The Article 19 loss-of-vote sanction has consistently been interpreted since the 1960s to be automatic, once a member state's arrearages exceed its assessments for the preceding two years. No General Assembly decision to suspend the voting rights is required, although the General Assembly may decide to permit a member state to vote under the last sentence of Article 19, if it finds that the failure to pay is caused by conditions beyond the control of the member. When there is a loss of voting rights under Article 19, it applies only to the General Assembly and not to the Security Council or other UN bodies. As of late April 1998, 29 UN member countries were in arrears by more than their preceding two years' assessments and thus were ineligible to vote in the General Assembly.
In the 1960s, France, the Soviet Union and some other member states refused to pay amounts the General Assembly had assessed for peacekeeping operations in the Middle East and the former Belgian Congo. The International Court of Justice, in an Advisory Opinion on Certain Expenses of the United Nations, determined that the assessments were for legitimate expenses of the Organization. When the French and Soviet arrearages exceeded their preceding two years' assessments, the United States Department of State prepared a legal memorandum in 1964 arguing that their right to vote in the General Assembly was automatically suspended. In 1968 the UN Legal Counsel took the same position. Nevertheless, most member states were unwilling to risk the consequences if a vote were taken in the General Assembly without allowing France and the Soviet Union to participate. The result was a standoff during the 19th session (1964-1965), when no votes at all were taken in the General Assembly. Finally, on August 16, 1965, Arthur Goldberg, the United States representative to the United Nations, conceded that "the General Assembly was not prepared to carry out the relevant provisions of the Charter, that is, to apply the loss-of-vote sanction provided in Article 19." Thus even though the United States continued to maintain that Article 19 applied, it said it would not stand in the way of the consensus favoring General Assembly votes, including votes by France and the Soviet Union. Ambassador Goldberg concluded in what has come to be known as the Goldberg reservation, "At the same time, if any Member State could make an exception to the principle of collective financial responsibility with respect to certain United Nations activities, the United States reserved the same option to make exceptions if, in its view, there were strong and compelling reasons to do so. There could be no double standard among the Members of the Organization." (13 Marjorie Whiteman, Digest of International Law 331-332 (1968))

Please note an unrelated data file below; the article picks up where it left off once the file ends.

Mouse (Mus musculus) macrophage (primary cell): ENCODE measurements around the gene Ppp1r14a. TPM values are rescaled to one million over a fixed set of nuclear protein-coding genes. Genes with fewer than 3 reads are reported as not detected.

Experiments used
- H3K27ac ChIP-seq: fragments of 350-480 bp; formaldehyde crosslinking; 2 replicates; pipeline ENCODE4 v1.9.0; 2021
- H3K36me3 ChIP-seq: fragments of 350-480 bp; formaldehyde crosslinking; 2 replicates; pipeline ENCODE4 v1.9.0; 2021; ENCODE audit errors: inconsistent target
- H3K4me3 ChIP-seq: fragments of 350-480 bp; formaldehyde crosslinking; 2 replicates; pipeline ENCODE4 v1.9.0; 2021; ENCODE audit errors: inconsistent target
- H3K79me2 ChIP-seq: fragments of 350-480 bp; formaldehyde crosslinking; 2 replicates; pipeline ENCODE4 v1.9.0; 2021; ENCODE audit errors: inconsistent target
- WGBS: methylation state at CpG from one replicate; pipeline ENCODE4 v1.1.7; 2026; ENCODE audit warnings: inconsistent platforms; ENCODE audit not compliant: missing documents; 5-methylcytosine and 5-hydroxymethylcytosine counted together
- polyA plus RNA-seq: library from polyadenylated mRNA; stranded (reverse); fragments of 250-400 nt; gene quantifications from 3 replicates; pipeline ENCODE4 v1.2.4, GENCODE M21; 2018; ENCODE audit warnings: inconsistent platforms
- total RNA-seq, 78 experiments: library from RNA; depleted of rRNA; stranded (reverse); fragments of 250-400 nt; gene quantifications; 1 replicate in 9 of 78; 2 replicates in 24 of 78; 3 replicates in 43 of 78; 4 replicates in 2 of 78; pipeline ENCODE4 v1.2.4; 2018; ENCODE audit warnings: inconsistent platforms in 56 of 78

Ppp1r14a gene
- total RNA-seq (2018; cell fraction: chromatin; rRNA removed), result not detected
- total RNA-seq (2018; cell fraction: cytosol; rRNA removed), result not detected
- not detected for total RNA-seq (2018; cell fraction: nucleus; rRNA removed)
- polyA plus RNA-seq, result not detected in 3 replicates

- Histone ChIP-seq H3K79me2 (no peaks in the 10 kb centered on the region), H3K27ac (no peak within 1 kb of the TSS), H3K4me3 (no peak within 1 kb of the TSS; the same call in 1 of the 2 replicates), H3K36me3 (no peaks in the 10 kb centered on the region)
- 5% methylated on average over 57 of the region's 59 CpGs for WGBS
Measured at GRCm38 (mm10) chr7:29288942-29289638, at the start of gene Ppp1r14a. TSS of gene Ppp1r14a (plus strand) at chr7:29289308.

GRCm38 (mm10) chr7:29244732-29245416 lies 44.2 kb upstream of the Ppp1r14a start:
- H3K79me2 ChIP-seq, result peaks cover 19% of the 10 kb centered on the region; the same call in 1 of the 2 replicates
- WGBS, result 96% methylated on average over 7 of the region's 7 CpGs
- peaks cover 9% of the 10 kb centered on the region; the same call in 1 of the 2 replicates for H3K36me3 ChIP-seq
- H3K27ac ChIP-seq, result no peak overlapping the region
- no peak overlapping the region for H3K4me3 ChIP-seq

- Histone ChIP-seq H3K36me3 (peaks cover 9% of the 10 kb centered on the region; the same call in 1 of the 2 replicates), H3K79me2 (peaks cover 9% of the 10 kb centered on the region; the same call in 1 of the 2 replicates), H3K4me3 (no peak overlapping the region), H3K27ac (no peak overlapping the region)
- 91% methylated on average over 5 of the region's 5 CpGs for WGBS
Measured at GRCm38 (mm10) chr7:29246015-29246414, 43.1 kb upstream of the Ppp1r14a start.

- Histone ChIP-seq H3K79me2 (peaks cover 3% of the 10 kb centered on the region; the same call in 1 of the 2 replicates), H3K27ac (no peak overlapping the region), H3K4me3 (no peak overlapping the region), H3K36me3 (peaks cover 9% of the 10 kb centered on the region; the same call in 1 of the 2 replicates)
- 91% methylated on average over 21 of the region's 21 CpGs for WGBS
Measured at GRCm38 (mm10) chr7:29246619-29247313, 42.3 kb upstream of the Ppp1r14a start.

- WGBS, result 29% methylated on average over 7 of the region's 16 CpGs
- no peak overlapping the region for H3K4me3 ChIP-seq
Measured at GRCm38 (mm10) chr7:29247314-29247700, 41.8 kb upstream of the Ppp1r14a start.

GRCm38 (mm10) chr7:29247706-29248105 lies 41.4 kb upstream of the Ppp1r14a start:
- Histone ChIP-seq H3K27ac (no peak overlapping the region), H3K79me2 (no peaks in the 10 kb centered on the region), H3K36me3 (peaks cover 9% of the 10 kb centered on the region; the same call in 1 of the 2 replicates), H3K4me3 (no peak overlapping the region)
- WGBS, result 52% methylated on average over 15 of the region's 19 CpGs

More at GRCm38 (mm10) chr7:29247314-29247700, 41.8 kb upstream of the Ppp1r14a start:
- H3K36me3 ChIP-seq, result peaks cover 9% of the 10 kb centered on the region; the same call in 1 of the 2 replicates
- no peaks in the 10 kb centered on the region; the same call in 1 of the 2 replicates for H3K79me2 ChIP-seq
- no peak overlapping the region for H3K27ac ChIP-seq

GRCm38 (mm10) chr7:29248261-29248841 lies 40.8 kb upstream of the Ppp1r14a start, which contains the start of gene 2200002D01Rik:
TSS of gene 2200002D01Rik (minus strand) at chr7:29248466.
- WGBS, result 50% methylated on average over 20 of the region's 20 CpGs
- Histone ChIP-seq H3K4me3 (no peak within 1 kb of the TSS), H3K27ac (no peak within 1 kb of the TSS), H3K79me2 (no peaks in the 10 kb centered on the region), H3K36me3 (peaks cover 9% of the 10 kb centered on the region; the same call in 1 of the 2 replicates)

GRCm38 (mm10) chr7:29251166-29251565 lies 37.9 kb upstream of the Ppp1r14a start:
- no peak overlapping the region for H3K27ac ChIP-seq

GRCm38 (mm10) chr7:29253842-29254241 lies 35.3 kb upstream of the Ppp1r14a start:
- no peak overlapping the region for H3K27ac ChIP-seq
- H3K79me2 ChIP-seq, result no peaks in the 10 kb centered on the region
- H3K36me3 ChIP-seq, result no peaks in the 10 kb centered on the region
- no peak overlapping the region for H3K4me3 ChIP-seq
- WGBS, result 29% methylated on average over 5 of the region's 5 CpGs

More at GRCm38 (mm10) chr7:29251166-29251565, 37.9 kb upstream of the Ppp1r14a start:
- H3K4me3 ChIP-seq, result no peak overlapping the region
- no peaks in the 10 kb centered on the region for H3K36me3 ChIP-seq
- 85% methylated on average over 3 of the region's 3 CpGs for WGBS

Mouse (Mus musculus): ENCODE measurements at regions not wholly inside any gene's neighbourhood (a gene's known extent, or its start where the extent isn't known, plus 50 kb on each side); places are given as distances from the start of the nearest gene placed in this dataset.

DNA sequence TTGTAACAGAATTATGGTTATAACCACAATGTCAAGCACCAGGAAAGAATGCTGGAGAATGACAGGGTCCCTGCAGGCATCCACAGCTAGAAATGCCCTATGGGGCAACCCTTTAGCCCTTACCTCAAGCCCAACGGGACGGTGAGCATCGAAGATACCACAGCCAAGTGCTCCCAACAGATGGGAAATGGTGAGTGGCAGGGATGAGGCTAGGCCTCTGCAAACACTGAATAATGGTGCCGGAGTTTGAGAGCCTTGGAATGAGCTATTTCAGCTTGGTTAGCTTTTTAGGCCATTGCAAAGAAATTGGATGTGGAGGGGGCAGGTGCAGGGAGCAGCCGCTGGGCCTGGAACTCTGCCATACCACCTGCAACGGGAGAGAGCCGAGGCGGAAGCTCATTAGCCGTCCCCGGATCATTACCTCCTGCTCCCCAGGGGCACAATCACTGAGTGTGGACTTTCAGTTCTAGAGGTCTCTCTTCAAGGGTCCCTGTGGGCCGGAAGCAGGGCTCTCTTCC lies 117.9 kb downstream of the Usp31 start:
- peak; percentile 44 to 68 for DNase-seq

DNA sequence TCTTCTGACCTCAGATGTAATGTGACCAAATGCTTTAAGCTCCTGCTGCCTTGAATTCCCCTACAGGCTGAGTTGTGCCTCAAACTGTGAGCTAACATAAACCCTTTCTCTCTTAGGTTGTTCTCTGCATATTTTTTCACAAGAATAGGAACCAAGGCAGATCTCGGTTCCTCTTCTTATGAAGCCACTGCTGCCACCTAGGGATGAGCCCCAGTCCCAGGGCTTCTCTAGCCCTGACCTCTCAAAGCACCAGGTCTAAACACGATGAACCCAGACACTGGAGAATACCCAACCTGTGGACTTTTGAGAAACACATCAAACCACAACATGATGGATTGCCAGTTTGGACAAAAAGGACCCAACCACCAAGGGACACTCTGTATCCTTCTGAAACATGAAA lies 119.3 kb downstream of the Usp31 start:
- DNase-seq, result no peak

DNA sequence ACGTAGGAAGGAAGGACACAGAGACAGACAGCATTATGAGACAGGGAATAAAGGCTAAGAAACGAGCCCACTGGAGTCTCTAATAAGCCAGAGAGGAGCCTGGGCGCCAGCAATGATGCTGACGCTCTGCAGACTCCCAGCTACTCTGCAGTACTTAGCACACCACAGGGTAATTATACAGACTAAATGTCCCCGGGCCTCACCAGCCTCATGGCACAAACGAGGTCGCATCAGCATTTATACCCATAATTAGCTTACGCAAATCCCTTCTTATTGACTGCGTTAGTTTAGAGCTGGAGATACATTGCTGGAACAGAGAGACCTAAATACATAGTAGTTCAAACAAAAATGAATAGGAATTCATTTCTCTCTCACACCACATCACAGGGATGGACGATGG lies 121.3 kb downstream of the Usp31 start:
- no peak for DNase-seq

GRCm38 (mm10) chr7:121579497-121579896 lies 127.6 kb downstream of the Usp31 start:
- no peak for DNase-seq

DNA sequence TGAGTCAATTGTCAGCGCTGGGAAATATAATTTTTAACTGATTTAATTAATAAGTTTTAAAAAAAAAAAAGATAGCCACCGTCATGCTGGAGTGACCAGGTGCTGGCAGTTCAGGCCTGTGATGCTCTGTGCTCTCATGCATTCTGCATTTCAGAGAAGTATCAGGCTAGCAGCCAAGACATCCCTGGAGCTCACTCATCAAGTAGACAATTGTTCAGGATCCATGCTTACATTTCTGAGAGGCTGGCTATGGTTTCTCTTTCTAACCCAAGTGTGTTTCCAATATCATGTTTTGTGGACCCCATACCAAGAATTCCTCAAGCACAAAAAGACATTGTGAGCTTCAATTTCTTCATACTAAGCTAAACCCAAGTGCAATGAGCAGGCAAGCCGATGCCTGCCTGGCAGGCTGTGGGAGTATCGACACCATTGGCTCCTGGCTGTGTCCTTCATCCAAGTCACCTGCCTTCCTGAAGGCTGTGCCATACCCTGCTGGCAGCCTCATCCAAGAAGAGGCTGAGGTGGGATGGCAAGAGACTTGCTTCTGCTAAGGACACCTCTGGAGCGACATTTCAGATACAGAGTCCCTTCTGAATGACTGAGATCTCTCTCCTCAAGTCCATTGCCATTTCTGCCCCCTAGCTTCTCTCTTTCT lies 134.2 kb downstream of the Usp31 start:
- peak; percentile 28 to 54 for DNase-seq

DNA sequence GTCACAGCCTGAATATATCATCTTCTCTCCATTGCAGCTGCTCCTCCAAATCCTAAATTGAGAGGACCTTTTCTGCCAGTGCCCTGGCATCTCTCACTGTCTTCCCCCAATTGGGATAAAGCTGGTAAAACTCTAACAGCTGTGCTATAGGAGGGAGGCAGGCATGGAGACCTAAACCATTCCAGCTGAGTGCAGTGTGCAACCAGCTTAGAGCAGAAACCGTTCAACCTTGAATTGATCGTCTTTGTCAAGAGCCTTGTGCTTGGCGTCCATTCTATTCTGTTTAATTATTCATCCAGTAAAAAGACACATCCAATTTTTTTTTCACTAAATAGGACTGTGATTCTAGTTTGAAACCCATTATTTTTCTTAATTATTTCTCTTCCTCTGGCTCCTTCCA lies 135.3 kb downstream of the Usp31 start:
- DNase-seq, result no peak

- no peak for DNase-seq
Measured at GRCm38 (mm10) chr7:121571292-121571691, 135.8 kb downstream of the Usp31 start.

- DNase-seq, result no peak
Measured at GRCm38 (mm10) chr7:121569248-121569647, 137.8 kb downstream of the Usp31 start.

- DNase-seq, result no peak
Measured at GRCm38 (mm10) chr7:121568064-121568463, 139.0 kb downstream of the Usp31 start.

Other member states do not appear to have objected to the Goldberg reservation. One could argue that because of the apparent acquiescence in Ambassador Goldberg's assertion, it has become the law of the Charter. One could also argue that, as stated, the Goldberg reservation reserved to the United States the unilateral right to judge for itself whether the reasons were strong and compelling enough to justify withholding without loss of General Assembly vote.